- The table below lists the number of accidental death per 100,000 people in the United States through the past century (from the U.S. Department of Health and Human Services, National Center of Health Statistics). Use the explanation below the table to find how many deaths will there be in 2010?
Year 1910 1920 1930 1940 1950 1960 1970 1980 1990 2000
Death Rate 84.4 71.2 80.5 73.4 60.3 52.1 56.2 46.5 36.9 34.0
To find the answer, we use a technique called least squares regression. We begin by entering the data into a TI-83/84 calculator. We will be using two lists called L1 and L2. Hit the STAT menu and going to EDIT. Enter the last two digits of the first row of the table in L1 (note the year 2000 will be 100 in L1). Then enter the second row into L2. Then press STAT again and choose CALC. Then choose item 4 LinReg(ax+b). Note you get an a and a b back for the line y=ax+b. What equation did you get? Now find the number of deaths in 2010. Also use your equation to find what year is the death rate predicted to drop below 26 per 100,000 population.
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Using the TI-83/84 calculator, the equation that describes the relationship between the two sets of data is:
where x represents the number of years since 1900 and y is the number of accidental death per 100,000 in the US.
(A) How many deaths there will be in 2010?
To solve, determine the value of x first. Since the year is 2010, the x will be:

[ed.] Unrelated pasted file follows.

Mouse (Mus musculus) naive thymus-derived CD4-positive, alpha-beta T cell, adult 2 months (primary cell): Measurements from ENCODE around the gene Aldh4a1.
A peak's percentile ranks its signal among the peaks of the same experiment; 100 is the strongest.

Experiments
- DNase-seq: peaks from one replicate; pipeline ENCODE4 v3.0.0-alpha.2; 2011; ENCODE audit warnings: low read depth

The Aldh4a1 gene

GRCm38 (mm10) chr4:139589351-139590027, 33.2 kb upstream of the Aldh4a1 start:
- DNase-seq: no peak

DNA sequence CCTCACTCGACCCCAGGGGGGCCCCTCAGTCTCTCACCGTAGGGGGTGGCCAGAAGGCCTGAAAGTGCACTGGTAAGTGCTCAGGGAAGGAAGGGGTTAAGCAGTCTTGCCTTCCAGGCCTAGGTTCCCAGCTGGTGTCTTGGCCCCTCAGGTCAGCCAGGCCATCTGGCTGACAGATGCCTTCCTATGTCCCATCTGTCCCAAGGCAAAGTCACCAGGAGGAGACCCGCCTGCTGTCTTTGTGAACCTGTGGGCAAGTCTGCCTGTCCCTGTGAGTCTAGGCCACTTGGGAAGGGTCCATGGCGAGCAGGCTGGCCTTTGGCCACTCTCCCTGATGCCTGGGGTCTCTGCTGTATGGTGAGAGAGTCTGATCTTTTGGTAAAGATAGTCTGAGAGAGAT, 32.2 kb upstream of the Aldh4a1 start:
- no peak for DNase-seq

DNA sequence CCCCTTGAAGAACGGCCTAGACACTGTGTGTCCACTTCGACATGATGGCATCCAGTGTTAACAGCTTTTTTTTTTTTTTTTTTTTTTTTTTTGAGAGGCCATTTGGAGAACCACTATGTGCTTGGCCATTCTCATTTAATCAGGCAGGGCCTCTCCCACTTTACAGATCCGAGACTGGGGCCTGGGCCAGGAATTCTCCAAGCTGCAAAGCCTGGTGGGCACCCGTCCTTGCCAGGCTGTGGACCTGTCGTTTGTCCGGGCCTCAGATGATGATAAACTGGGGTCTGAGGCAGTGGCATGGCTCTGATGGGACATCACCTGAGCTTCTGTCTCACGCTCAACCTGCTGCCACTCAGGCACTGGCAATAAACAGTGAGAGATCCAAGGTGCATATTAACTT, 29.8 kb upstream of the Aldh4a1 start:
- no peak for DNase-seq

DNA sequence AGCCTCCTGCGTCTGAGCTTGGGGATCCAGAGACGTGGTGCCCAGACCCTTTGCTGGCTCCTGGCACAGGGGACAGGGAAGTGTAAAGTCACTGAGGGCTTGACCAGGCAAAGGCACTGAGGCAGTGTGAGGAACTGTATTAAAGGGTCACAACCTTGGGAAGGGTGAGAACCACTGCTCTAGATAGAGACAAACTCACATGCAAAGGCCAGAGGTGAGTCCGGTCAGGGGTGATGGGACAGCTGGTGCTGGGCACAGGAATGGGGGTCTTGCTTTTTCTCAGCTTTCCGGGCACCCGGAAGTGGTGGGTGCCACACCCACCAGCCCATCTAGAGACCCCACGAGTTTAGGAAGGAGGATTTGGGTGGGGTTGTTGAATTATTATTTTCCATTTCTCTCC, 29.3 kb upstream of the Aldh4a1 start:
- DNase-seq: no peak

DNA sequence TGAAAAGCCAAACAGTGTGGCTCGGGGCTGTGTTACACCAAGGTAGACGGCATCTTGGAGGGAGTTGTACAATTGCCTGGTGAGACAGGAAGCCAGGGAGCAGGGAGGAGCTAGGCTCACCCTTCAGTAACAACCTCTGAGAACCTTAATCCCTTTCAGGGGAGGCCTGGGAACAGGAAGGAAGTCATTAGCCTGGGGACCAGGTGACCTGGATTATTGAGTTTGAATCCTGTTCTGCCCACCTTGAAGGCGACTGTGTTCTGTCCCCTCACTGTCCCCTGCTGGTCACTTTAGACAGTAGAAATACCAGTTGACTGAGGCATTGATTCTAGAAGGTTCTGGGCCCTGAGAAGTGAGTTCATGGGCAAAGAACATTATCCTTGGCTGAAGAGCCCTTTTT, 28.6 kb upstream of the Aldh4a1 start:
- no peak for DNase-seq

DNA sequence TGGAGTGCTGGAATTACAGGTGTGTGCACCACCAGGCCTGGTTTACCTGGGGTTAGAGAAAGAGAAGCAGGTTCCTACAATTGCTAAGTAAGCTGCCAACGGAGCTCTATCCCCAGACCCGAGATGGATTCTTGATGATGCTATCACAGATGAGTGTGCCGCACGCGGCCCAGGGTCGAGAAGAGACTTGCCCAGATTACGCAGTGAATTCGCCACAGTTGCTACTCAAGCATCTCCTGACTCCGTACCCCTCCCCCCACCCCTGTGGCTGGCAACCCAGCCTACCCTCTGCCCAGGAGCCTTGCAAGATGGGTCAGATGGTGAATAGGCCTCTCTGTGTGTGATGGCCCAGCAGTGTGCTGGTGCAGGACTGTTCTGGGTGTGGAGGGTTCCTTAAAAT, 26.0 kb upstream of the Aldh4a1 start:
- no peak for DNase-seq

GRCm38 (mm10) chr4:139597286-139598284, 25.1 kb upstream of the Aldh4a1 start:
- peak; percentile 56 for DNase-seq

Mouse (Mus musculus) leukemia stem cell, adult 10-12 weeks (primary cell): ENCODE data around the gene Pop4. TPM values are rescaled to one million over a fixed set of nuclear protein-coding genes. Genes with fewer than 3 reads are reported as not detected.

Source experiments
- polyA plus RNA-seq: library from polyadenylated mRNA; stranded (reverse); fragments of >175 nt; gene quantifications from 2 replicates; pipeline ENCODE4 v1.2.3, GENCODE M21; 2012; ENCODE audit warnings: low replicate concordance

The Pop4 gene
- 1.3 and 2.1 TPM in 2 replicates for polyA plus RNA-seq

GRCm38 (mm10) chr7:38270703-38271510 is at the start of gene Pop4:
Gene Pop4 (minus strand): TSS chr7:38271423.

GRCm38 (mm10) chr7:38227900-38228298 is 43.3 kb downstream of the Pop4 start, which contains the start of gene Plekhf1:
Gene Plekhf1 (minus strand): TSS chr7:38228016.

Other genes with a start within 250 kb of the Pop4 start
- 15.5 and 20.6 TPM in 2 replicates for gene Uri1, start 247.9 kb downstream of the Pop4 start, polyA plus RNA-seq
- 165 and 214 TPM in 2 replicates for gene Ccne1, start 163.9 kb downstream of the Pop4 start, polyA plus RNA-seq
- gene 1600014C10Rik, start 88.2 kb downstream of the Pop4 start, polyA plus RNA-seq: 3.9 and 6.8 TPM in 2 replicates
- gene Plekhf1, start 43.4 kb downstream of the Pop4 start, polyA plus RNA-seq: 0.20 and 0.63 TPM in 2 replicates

Then, plug-in this value of x to the equation above.
Rounding off to nearest hundredth, it becomes:
Therefore, there will be 28.8 accidental deaths per 100,000 people in year 2010.
(B)What year is the death rate predicted to drop below 26 per 1000,000 population?
To solve, determine the number of years it take for the y to become 26. To do so, plug-in y=26 to the equation above.
Then, solve for x.
Rounding up to nearest whole number, it becomes:
So, it will take 115 years after 1900 for the death rate to become 26 per 100,000 people. And this will occur in year 2015.
Since the equation
tells us that the y decreases as the value of x increases, then after the year 2015, the y values will be below 26.
Thus, it will be after the year 2015 that the predicted death rate will go below 26 per 100,000 population.
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